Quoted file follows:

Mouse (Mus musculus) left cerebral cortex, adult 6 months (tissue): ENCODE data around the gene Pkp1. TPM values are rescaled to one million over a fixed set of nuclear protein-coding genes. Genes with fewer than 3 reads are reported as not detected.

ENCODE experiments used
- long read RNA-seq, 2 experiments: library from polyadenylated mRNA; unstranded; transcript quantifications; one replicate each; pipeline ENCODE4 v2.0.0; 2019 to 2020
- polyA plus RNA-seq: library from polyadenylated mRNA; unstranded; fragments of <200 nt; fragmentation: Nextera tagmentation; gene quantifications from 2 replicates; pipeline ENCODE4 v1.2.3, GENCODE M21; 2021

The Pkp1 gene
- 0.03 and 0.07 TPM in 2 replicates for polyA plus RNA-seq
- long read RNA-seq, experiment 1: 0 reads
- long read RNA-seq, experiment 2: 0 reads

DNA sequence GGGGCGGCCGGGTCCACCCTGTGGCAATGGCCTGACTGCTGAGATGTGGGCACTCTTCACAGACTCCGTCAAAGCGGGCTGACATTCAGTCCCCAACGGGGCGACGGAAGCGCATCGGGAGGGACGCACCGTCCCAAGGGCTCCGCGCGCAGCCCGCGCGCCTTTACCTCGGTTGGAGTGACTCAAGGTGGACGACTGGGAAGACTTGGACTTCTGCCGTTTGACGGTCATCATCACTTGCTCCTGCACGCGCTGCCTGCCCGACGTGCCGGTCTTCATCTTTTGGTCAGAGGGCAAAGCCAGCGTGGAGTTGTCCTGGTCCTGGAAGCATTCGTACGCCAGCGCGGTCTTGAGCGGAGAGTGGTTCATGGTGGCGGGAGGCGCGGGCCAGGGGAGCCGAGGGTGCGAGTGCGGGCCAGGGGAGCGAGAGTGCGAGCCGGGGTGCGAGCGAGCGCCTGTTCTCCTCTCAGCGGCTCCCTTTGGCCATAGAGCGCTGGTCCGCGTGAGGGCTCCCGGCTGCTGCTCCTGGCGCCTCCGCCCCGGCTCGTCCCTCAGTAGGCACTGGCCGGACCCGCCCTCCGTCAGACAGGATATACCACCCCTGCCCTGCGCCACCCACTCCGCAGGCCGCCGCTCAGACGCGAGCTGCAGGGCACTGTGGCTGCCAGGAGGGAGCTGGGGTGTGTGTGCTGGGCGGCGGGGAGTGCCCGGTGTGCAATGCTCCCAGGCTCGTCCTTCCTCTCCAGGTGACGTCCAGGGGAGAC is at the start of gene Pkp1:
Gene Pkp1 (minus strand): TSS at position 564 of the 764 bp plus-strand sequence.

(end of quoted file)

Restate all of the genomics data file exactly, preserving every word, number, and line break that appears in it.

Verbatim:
Mouse (Mus musculus) left cerebral cortex, adult 6 months (tissue): ENCODE data around the gene Pkp1. TPM values are rescaled to one million over a fixed set of nuclear protein-coding genes. Genes with fewer than 3 reads are reported as not detected.

ENCODE experiments used
- long read RNA-seq, 2 experiments: library from polyadenylated mRNA; unstranded; transcript quantifications; one replicate each; pipeline ENCODE4 v2.0.0; 2019 to 2020
- polyA plus RNA-seq: library from polyadenylated mRNA; unstranded; fragments of <200 nt; fragmentation: Nextera tagmentation; gene quantifications from 2 replicates; pipeline ENCODE4 v1.2.3, GENCODE M21; 2021

The Pkp1 gene
- 0.03 and 0.07 TPM in 2 replicates for polyA plus RNA-seq
- long read RNA-seq, experiment 1: 0 reads
- long read RNA-seq, experiment 2: 0 reads

DNA sequence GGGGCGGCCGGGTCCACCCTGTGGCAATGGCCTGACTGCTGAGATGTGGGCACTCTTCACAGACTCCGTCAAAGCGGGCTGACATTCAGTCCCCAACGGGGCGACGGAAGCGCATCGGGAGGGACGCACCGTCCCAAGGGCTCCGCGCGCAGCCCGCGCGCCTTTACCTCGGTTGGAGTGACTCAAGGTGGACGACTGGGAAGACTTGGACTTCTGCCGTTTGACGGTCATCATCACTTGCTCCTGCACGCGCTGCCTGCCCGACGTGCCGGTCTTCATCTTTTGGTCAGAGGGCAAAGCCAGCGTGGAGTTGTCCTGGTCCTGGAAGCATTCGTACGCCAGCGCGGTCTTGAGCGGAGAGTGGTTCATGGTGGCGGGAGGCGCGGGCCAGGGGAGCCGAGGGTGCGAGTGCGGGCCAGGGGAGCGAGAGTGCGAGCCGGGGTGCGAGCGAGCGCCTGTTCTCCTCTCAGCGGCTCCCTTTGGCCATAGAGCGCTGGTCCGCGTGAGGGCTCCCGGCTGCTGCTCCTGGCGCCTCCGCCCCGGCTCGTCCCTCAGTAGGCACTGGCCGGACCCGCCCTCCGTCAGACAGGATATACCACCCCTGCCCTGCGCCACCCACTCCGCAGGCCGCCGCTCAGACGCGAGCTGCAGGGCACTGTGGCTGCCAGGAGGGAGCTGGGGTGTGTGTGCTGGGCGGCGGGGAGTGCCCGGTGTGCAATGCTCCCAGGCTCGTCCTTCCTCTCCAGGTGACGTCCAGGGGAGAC is at the start of gene Pkp1:
Gene Pkp1 (minus strand): TSS at position 564 of the 764 bp plus-strand sequence.